Seyfarth Synopsis: On March 4, 2021, the California Department of Fair Employment and Housing (“DFEH”) provided some much needed clarity in its updated COVID-19 Related Guidance. The Guidance answers many pressing questions for employers regarding COVID-19, including the all-important question: Can employers mandate their employees to get a vaccine?

In short, yes, California employers may require their employees to receive a FDA-approved vaccination for COVID-19. But there are caveats. Notably, any policy or practice mandating employees be vaccinated must comply with the Fair Employment and Housing Act (“FEHA”).

How To Comply with FEHA When Mandating COVID-19 Vaccinations

Do Not Discriminate or Harass Based upon a Protected Characteristic

Discrimination and harassment in the workplace based upon a protected characteristic are expressly prohibited under the FEHA. Any employer’s policies and practices requiring or encouraging vaccination may not discriminate against or harass employees or job applicants based on any protected characteristic (for example, disability, perceived disability, or religion).

Disabilities and Sincerely Held Religious Beliefs Must Be Reasonably Accommodated

An employee’s objection to complying with a vaccination policy due to their disability or sincerely held religious belief or practices triggers the employer’s obligation to engage in the interactive process, accommodating the employee where possible. California’s approach here is very similar to EEOC guidance regarding federal law, as we previously addressed here.

Whether a reasonable accommodation is feasible is a very fact specific inquiry. But, the DFEH guidance gave examples of possible reasonable accommodations for disability-based objections, such as telecommuting and on-site safeguards that may allow an employee to be on-site without endangering the employee or others. In the religious objection context, the DFEH guidance notes that reasonable accommodation is one that eliminates the conflict between the employee’s religious belief (or “creed”) and the vaccine. Examples of this could include job structuring, job reassignment, or modification of work practices. However, the DFEH guidance notes that unless specifically requested by an employee, an accommodation related to religious beliefs or practices will not be considered reasonable if it results in the segregation of the employee from other employees or the public.

An employer may exclude the employee from the workplace if an employer can show that 1) the accommodation would impose undue hardship, 2) the employee cannot perform their essential duties even with reasonable accommodations, or 3) the individual cannot perform their essential duties without endangering employees or others, even with a reasonable accommodation.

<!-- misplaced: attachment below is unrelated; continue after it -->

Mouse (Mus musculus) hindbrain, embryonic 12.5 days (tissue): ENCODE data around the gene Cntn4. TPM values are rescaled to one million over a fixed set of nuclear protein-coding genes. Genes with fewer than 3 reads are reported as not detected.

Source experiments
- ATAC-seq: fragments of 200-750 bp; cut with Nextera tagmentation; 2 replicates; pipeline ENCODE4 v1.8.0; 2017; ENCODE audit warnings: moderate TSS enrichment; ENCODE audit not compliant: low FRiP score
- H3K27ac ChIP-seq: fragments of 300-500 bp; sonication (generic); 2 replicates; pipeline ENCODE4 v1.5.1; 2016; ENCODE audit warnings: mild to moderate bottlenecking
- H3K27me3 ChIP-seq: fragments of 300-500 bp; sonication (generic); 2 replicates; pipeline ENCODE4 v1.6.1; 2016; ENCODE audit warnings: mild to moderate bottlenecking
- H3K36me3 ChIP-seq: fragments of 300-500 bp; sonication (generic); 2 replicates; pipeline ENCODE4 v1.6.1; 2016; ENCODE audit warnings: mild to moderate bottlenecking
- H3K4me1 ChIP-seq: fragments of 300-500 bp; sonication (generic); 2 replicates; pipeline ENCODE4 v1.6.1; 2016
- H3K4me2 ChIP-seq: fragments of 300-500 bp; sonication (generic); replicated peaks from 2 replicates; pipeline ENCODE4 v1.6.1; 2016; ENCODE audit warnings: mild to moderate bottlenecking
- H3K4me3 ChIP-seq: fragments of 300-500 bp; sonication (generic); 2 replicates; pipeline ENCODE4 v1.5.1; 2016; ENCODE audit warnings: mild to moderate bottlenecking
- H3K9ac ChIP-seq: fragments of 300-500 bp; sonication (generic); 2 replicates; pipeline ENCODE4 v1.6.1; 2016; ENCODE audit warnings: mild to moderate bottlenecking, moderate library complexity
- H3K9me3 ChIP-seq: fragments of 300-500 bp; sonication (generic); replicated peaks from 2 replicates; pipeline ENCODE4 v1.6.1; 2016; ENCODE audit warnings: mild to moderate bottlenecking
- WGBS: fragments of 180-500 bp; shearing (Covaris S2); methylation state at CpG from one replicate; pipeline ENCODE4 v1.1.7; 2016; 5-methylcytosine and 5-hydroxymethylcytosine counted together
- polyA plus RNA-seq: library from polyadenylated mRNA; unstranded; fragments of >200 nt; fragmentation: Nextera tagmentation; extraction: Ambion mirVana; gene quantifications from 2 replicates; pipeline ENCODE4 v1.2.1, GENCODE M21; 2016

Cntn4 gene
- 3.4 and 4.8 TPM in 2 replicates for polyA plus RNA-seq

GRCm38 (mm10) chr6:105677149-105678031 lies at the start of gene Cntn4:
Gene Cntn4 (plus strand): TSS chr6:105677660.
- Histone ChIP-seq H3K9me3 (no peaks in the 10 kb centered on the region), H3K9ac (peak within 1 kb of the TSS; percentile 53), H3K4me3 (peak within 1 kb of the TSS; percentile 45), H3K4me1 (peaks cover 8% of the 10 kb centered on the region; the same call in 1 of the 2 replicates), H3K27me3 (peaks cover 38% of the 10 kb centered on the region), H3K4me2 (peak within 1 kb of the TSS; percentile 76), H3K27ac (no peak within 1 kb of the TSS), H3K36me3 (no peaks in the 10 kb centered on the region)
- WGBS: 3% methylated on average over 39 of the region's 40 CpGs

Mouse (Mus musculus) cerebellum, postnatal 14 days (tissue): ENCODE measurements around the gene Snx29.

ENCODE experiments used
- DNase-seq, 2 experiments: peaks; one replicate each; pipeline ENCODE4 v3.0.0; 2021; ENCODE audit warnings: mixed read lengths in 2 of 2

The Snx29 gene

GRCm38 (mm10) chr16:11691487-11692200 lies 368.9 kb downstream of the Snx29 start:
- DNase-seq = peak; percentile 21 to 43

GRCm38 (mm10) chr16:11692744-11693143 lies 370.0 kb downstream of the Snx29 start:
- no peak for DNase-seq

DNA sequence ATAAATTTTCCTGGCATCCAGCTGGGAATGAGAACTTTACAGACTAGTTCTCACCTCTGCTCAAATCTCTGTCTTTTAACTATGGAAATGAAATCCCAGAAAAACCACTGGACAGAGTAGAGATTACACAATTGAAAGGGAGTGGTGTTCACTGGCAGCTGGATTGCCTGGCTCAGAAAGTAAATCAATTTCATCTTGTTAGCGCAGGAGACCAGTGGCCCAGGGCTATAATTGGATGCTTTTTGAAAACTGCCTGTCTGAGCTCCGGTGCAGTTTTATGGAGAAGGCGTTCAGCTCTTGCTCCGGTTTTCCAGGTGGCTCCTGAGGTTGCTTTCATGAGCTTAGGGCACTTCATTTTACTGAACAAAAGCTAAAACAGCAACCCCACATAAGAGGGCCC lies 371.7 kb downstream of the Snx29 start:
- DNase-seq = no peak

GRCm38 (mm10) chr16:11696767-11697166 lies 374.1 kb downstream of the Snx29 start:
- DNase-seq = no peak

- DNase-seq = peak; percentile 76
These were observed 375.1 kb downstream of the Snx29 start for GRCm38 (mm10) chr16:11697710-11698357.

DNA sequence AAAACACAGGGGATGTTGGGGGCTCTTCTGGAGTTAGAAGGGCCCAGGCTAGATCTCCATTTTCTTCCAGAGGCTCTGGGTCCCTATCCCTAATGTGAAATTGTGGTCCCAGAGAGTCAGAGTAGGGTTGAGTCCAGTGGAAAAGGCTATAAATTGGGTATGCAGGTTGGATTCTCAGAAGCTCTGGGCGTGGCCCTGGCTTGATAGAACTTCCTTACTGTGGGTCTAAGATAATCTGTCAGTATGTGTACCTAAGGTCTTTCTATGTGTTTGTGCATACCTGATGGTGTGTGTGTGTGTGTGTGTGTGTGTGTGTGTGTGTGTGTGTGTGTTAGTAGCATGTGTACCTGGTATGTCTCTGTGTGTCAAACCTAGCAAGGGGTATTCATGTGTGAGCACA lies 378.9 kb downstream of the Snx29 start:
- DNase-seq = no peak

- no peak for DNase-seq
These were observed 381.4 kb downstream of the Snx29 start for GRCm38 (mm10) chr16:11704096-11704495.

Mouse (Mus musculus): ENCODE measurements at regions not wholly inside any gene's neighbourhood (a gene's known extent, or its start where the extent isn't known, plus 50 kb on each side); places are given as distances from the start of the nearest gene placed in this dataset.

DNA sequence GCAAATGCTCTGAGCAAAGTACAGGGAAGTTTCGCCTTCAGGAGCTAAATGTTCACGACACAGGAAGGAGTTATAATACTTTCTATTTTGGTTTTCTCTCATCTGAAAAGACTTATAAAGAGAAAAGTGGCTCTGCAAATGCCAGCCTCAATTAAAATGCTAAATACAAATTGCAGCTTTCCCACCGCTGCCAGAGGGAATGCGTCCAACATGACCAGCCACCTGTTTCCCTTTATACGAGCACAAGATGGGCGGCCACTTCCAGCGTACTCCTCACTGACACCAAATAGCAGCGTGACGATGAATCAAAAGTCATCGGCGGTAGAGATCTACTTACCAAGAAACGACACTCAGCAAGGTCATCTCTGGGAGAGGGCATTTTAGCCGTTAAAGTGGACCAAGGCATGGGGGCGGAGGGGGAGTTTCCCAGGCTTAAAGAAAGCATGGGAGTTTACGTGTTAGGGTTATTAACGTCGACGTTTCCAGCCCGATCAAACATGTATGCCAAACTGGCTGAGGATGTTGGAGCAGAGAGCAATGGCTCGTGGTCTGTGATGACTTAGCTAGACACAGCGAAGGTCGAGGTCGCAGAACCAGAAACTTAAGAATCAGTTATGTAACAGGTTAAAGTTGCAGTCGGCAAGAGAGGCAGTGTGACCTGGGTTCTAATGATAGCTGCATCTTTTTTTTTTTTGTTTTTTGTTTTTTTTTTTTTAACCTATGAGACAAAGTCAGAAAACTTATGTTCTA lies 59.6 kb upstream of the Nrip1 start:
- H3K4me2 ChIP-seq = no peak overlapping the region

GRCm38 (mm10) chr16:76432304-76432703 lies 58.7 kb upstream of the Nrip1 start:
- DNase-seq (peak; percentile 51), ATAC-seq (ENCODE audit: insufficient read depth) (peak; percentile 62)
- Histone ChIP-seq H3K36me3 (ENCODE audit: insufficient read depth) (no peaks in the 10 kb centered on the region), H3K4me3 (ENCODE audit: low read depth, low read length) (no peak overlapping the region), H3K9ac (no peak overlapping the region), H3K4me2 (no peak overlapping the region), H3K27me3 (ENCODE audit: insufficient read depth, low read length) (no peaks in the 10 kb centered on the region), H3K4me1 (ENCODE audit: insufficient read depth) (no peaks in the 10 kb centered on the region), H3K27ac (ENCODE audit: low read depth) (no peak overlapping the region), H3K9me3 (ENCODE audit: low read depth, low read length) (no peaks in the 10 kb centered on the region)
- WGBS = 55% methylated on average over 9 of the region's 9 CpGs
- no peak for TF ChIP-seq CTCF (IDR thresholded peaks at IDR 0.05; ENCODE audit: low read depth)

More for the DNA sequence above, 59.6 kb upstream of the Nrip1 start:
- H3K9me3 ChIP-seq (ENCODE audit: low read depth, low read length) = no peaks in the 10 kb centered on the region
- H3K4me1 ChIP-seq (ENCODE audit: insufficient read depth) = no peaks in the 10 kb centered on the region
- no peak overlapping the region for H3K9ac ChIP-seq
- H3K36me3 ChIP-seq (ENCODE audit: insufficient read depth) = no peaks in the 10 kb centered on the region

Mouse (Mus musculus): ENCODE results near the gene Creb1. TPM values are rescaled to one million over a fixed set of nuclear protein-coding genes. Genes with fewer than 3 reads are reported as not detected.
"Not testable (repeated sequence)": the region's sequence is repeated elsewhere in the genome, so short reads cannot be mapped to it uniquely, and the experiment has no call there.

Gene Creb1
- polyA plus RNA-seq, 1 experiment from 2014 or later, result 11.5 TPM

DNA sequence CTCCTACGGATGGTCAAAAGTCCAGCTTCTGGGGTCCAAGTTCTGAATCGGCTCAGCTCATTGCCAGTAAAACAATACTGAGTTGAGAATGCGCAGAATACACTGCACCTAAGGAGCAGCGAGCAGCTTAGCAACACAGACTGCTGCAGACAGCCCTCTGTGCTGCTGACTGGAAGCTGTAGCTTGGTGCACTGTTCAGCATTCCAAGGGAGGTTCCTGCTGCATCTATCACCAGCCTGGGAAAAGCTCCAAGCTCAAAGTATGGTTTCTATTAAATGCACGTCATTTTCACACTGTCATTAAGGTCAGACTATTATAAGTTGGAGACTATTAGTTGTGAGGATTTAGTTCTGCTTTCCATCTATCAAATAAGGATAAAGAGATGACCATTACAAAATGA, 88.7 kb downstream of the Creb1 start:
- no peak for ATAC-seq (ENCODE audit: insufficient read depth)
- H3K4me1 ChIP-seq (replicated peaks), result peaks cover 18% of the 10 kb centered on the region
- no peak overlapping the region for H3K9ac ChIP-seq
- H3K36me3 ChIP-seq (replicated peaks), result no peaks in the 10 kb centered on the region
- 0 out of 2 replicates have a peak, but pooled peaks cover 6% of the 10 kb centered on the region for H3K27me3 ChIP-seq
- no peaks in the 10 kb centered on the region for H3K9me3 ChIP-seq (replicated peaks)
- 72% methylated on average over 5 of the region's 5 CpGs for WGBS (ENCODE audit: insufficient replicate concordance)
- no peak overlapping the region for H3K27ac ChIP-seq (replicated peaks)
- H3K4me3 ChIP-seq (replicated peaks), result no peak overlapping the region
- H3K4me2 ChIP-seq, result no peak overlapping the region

Do Not Retaliate Against an Employee for Engaging in Protected Activity

Requesting an accommodation due to one’s disability or sincerely-held religious belief cannot result in retaliation. Likewise, employers must safeguard employees from retaliation for engaging in any protected activity related to a vaccination policy or practice, such as complaining that an employer’s mandatory vaccine policy is discriminatory or has a disparate impact on a protected group.

No Accommodation for Philosophical Objections

Employees may be hesitant to be vaccinated because they do not “trust that the vaccine is safe,” they don’t believe in vaccines based on some personal philosophy, or they have similar objections unrelated to a disability or sincerely held religious belief. Employers need not reasonably accommodate these employees. While cautioning against retaliation for engaging in protected activity, the DFEH gives the green light for employers to impose reasonable discipline in this situation if any employee refuses to participate in a mandatory vaccination program.

What Information An Employer Can Receive Related to Vaccinations

Mandatory “Proof of Vaccination” Allowed

If an employee secures a vaccine on their own (for example, through their own medical provider or local pharmacy), employers can ask employees for a proof of vaccination. Doing so is not a disability related inquiry, a religious creed related inquiry, or a medical examination, under the DFEH guidance. In requesting this proof, the employer should instruct the employee to eliminate or redact any medical information (but for the vaccination record), and should maintain the proof of vaccine as a confidential medical record.

Employers May be Able to Elicit Medical Information When Administering Vaccines Themselves

If an employer is administering the vaccine—rather than having employees go to an third party—the employer may need to present employees with a pre-vaccination screening questionnaire. Similar to COVID-19 health screening before entering the workplace, such questions presented by the employer might elicit some information about a disability. Consequently, such questions must be both “consistent with business necessity” and “job-related.” Likewise, any employer-kept records of vaccination, whether the questionnaire responses or proof of vaccination, must be treated as confidential medical records.

Workplace Solutions

While the DFEH guidance stopped short of commenting on whether an employer should make their employees get vaccinated, the DFEH is clear that disability and religious creed related objections should be met with reasonable accommodations where possible. These are fact specific inquires which, along with the implementation of a mandatory vaccination program and policy, should be discussed with legal counsel. Employers should also keep in mind that this landscape is subject to change. For more information on COVID-19 related issues, please contact your favorite Seyfarth attorney. Also, feel free to attend Seyfarth’s free upcoming webinar on vaccination related issues, which you can register for here.

Edited by Coby Turner and Elizabeth Levy